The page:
The bright yellow colour frequently found in coats of arms is known to heralds as Or, or sometimes simply as Gold.3Boutell’s Heraldry, J.P. Brooke-Little, Warne, (revised Edition) London 1970, P 27. Along with, argent, or silver it forms the two “metals” of heraldry – one of the guidelines of heraldic design is that silver objects should not be placed upon gold fields and vice versa 4A Complete Guide to Heraldry, A.C. Fox-Davies, Bonanza (re-print of 1909 Edition), New York, 1978, P85. The yellow colour is often associated with the Sun, and the zodiacal sign of Leo.5Understanding Signs & Symbols – Heraldry, S. Oliver & G. Croton, Quantum, London, 2013, P53.
The fesse is a broad horizontal band across the centre of the shield, in very ancient times it was said to occupy one third of the area height of the shield 6A Complete Guide to Heraldry, A.C. Fox-Davies, Bonanza (re-print of 1909 Edition), New York, 1978, P117, however it soon became somewhat narrower. This created an opportunity to add decorative edging to the band, of many forms, and to very pleasing artisitic effect, at least close up – it must be admitted that at distance some of the forms are hard to distinguish! An edge which is decorated like the top of a castle wall is said to be embattled, or sometimes crenelle, from the original French. (In castle building terminology the parts of the wall that stick up are known as merlons, and the resulting gaps as crenels). A whole sub-section of heraldic terminology has sprung up to describe whether these crennellations appear on which edges, whether they line up or alternate, have additional steps or rounded tops. The interested reader is directed to the reference for the full set! 7A Glossary of Terms used in British Heraldry, J.H. Parker, Oxford, 1894, Entry:Embattled For obvious reasons, use of this decoration is to be associated with castles and fortified towns, an early authority, Guillim suggest also some association with fire, but with out clear reason 8The Symbolisms of Heraldry, W. Cecil Wade, George Redway, London, 1898 P41. In all, this is one of the more common, and most effective and appropriate of the decorative edges.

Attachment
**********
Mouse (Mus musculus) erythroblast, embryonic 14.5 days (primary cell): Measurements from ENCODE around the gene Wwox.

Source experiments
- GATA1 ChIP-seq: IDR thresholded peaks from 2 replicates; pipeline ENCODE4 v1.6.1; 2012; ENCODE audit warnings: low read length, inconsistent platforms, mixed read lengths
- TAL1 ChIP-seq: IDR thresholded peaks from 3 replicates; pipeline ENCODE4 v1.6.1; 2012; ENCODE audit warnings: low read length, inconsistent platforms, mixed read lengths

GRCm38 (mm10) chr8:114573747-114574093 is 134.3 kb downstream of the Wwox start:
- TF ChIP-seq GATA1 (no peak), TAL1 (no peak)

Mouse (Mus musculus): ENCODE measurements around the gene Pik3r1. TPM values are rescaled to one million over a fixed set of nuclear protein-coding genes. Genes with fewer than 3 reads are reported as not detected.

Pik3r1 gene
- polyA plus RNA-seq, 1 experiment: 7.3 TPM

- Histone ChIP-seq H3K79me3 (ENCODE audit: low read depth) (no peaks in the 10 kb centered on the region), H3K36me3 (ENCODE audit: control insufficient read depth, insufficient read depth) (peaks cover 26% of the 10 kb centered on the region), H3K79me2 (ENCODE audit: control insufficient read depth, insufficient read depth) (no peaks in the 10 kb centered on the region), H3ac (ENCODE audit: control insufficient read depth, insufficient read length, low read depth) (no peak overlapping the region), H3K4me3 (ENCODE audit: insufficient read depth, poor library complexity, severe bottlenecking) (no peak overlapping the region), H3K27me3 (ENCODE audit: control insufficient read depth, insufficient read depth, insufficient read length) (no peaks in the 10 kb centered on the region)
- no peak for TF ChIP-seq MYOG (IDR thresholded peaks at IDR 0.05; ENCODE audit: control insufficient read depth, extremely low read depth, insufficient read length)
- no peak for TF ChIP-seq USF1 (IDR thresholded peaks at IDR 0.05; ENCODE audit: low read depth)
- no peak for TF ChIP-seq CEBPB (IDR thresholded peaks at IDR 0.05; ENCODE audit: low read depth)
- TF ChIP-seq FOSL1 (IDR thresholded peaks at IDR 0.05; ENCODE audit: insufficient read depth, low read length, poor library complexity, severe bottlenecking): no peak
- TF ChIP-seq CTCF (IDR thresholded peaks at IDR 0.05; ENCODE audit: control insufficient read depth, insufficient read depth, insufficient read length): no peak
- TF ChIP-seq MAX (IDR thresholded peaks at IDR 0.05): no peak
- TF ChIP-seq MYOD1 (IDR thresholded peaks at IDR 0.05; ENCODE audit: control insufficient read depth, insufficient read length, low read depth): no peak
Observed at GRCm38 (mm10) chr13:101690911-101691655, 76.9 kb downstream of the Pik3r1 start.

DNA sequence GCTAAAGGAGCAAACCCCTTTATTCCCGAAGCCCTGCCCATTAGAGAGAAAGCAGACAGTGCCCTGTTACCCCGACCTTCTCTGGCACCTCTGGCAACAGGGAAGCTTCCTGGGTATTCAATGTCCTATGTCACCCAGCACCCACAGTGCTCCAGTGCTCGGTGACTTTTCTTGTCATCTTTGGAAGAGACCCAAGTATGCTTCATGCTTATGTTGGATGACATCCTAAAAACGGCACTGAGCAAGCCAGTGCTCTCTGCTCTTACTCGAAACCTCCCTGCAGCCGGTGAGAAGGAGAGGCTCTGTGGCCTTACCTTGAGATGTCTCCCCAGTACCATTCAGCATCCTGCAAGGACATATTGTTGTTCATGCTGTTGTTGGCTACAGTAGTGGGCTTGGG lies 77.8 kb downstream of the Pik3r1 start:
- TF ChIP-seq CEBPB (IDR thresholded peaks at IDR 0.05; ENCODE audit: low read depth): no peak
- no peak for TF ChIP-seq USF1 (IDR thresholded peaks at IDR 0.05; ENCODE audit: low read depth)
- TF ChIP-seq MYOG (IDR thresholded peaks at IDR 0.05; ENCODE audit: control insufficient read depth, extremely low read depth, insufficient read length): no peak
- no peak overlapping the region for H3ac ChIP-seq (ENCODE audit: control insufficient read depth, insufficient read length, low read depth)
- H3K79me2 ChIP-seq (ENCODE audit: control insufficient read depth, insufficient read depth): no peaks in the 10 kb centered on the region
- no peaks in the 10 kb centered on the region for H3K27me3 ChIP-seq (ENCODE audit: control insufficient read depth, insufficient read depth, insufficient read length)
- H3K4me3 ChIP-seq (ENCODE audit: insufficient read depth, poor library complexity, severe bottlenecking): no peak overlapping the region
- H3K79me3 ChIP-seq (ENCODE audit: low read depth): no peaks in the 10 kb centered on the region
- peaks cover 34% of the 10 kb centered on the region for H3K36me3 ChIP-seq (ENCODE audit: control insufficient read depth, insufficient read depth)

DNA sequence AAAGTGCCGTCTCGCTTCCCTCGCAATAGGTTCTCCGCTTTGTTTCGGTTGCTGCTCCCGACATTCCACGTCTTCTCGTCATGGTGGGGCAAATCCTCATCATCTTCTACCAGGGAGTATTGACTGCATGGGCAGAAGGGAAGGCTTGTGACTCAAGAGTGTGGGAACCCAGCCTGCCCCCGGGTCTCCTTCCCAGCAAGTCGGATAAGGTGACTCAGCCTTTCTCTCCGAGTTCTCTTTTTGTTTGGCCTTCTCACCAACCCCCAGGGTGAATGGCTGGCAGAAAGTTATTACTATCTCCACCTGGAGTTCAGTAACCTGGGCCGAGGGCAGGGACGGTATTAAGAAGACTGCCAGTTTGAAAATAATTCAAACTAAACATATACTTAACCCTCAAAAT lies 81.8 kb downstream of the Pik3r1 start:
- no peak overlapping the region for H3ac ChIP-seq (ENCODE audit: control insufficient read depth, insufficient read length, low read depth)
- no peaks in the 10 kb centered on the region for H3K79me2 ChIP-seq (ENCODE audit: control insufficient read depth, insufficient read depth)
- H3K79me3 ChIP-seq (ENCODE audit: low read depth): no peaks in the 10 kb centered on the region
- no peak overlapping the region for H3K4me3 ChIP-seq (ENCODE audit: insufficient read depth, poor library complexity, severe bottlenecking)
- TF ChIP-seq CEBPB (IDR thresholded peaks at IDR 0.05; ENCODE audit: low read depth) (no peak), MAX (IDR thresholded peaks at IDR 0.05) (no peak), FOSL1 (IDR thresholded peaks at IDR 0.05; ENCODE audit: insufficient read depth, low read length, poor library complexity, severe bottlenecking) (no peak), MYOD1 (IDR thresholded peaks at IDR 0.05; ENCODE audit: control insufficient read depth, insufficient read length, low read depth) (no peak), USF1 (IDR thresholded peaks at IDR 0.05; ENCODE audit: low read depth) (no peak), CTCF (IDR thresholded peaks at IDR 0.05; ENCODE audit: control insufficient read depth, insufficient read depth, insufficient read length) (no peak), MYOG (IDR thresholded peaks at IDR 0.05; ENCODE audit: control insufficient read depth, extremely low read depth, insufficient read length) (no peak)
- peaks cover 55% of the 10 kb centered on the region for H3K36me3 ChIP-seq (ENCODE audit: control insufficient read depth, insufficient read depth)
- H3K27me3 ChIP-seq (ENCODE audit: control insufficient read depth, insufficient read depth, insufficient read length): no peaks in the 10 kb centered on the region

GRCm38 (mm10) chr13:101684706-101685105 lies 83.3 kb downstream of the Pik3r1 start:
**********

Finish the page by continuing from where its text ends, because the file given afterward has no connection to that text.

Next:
Many breeds of dog appear in coats of arms, reflecting their status as man’s closet companion. The talbot is a hunting dog akin to a terrier, and usually illustrated in a lifelike style and eager pose. 9A Glossary of Terms used in British Heraldry, J.H. Parker, Oxford, 1894, Entry:Dog In common with the other heraldic dogs, Wade suggests that their presence should suggest “courage, vigilance and loyal fidelity”. 10The Symbolisms of Heraldry, W. Cecil Wade, George Redway, London, 1898 P68 Others might say we need look no further than a pleasure in the hunt and the affection for this sturdy breed.